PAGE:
Northampton /nɔːrˈθæmptən/ (About this sound listen) is the county town of Northamptonshire in the East Midlands of England. It lies on the River Nene, about 60 miles (97 km) north-west of London and 45 miles (72 km) south-east of Birmingham as the crow flies. One of the largest towns in the UK, Northampton had a population of 212,100 in the 2011 census.
Much of Northamptonshire's countryside appears to have remained somewhat intractable with regards to early human occupation, resulting in an apparently sparse population and relatively few finds from the Palaeolithic, Mesolithic and Neolithic periods. In about 500 BC the Iron Age was introduced into the area by a continental people in the form of the Hallstatt culture, and over the next century a series of hill-forts were constructe at Arbury Camp, Rainsborough camp, Borough Hill, Castle Dykes, Guilsborough, Irthlingborough, and most notably of all, Hunsbury Hill. There are two more possible hill-forts at Arbury Hill (Badby) and Thenford.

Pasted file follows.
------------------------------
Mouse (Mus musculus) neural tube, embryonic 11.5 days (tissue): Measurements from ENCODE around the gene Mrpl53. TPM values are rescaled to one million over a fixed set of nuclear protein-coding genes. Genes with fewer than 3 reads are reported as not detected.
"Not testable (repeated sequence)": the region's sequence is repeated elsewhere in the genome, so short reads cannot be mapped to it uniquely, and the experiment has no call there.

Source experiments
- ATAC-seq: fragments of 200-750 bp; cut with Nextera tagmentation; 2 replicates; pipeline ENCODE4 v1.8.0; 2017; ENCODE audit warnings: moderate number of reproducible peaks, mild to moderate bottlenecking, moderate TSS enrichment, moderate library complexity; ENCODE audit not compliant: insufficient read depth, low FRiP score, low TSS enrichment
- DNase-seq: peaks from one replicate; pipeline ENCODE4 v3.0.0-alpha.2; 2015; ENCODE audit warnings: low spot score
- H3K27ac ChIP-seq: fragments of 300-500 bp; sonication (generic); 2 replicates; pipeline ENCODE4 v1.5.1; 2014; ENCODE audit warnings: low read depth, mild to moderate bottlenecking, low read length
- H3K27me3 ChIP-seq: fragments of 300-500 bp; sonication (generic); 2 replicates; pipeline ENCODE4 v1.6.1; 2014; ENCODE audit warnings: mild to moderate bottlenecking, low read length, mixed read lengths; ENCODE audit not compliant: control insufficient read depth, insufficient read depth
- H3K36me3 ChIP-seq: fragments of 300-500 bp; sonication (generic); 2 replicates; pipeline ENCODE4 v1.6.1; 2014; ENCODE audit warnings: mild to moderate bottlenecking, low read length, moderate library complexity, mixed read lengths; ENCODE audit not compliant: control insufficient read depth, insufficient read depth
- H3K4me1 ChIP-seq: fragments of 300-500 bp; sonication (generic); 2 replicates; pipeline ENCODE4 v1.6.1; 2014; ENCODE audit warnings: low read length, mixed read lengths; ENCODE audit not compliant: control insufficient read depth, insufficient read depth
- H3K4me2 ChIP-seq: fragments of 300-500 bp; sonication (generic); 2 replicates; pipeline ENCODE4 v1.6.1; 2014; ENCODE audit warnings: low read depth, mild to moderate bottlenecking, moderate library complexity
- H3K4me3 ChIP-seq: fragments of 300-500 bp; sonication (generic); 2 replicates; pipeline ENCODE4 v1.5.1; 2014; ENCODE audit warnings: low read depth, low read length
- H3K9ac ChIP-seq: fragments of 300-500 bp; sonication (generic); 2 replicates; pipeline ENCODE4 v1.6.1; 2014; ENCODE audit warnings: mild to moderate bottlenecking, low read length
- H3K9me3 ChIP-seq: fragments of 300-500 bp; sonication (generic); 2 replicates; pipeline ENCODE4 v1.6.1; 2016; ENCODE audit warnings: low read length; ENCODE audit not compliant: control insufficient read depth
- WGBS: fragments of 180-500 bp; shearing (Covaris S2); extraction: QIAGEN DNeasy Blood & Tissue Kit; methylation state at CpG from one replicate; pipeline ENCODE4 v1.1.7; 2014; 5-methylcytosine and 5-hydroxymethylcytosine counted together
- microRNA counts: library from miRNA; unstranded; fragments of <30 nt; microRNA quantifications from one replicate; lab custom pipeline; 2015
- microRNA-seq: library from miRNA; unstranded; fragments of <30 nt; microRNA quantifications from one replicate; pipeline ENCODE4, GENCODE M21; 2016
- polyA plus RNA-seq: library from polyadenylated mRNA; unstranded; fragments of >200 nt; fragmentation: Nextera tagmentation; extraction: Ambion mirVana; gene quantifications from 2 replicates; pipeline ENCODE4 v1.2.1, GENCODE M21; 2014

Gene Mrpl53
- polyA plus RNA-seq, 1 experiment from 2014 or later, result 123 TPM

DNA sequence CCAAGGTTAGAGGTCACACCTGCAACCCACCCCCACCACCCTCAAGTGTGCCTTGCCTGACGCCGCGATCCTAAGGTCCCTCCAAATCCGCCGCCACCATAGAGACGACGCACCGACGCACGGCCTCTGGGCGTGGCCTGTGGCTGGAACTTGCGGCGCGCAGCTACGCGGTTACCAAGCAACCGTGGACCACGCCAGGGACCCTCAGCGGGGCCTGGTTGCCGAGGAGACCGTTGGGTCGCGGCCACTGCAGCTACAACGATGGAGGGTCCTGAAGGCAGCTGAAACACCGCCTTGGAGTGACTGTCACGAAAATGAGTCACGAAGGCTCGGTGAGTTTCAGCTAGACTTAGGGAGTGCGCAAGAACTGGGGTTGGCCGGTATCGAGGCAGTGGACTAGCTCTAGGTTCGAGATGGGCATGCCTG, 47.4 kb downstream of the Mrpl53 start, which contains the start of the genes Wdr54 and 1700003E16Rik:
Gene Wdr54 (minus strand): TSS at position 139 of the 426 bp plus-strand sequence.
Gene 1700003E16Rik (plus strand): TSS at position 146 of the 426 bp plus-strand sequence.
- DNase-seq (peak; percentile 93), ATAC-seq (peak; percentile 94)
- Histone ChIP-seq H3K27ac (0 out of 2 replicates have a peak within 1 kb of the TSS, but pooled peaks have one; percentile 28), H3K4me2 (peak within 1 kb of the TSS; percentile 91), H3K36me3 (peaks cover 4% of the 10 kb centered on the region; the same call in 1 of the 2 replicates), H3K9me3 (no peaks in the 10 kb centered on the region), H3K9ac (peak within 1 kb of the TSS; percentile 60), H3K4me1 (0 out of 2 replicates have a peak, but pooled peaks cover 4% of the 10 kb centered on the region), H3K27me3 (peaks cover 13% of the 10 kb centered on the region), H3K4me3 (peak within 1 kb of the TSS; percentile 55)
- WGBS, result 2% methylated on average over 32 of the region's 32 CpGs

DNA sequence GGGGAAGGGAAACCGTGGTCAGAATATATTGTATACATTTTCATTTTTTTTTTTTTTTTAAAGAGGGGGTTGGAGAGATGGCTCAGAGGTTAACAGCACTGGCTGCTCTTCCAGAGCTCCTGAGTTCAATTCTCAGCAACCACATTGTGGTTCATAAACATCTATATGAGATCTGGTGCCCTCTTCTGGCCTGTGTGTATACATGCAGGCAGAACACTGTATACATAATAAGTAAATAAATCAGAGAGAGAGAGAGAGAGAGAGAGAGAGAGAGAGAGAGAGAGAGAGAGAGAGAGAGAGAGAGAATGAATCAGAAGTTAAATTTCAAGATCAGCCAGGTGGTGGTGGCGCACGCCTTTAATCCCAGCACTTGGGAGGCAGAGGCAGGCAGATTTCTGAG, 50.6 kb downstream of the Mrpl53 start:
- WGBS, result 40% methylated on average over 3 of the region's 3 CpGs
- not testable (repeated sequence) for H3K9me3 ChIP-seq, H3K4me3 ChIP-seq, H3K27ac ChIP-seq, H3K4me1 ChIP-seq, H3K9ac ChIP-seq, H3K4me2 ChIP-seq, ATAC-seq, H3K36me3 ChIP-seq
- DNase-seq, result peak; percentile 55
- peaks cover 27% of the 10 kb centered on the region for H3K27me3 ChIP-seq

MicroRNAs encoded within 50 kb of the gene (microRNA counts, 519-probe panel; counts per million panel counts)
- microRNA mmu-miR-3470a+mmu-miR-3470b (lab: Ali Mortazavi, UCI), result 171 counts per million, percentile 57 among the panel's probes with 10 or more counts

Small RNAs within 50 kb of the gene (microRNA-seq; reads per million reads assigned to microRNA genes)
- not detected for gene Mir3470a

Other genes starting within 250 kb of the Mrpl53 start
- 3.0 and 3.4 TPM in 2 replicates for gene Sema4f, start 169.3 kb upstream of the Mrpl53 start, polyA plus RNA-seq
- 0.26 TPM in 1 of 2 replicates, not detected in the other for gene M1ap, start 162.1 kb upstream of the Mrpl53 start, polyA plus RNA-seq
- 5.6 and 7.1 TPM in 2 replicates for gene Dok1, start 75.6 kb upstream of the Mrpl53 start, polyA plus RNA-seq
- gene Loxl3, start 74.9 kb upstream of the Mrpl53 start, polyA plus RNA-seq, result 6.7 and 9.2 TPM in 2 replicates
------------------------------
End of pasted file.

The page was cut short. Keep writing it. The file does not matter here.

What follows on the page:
Northampton grew in size in the 12th and 13th centuries and may have reached a population of 2,500 or 3,000 by 1300. Early in the 12th century the first Earl of Northampton built the Church of the Sepulchre when he returned home from the crusades. This was supposed to be a copy of a church in Jerusalem. He also fortified Northampton by building stone walls around it. The Earl also built a castle to safeguard the town. Northampton gained its first charter in 1189. (A charter was a document granting the townspeople certain rights). Richard I gave the charter in return for money. In 1215 Northampton was given its first mayor. Medieval Northampton had weekly markets. By the early 13th century they were held in the present Market Place. There were also fairs in Northampton. In the Middle Ages a fair was like a market but it was held only once a year for a few days and it would attract buyers and sellers from all over the Midlands. The main industry in Medieval Northampton was making wool. It was woven and dyed in Northampton. The importance of the wool industry is shown by street names such Mercers Row (a mercer was a dealer in fine cloth), The Drapery and Woolmonger Street. The first shoemaker was mentioned in the early 13th century but there were shoemakers in all Medieval towns. There is no evidence that shoe making was a major industry in Northampton till much later.